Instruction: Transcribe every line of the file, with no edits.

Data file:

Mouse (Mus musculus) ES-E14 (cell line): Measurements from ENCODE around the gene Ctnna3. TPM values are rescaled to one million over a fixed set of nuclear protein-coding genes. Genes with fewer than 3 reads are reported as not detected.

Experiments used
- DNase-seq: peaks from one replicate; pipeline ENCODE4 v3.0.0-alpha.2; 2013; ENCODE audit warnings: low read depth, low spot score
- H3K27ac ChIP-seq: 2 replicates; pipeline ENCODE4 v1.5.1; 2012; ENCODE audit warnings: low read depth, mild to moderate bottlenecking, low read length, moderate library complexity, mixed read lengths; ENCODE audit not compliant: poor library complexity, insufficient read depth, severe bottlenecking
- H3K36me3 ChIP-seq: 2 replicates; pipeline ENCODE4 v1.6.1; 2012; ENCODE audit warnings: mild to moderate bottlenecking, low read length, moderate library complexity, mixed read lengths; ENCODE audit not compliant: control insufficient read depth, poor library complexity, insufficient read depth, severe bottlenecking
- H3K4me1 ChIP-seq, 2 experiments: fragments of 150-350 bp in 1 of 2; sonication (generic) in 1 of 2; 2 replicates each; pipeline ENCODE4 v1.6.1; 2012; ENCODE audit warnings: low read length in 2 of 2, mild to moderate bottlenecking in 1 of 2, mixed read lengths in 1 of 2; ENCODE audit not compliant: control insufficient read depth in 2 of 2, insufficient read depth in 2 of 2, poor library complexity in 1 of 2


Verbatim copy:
Mouse (Mus musculus) ES-E14 (cell line): Measurements from ENCODE around the gene Ctnna3. TPM values are rescaled to one million over a fixed set of nuclear protein-coding genes. Genes with fewer than 3 reads are reported as not detected.

Experiments used
- DNase-seq: peaks from one replicate; pipeline ENCODE4 v3.0.0-alpha.2; 2013; ENCODE audit warnings: low read depth, low spot score
- H3K27ac ChIP-seq: 2 replicates; pipeline ENCODE4 v1.5.1; 2012; ENCODE audit warnings: low read depth, mild to moderate bottlenecking, low read length, moderate library complexity, mixed read lengths; ENCODE audit not compliant: poor library complexity, insufficient read depth, severe bottlenecking
- H3K36me3 ChIP-seq: 2 replicates; pipeline ENCODE4 v1.6.1; 2012; ENCODE audit warnings: mild to moderate bottlenecking, low read length, moderate library complexity, mixed read lengths; ENCODE audit not compliant: control insufficient read depth, poor library complexity, insufficient read depth, severe bottlenecking
- H3K4me1 ChIP-seq, 2 experiments: fragments of 150-350 bp in 1 of 2; sonication (generic) in 1 of 2; 2 replicates each; pipeline ENCODE4 v1.6.1; 2012; ENCODE audit warnings: low read length in 2 of 2, mild to moderate bottlenecking in 1 of 2, mixed read lengths in 1 of 2; ENCODE audit not compliant: control insufficient read depth in 2 of 2, insufficient read depth in 2 of 2, poor library complexity in 1 of 2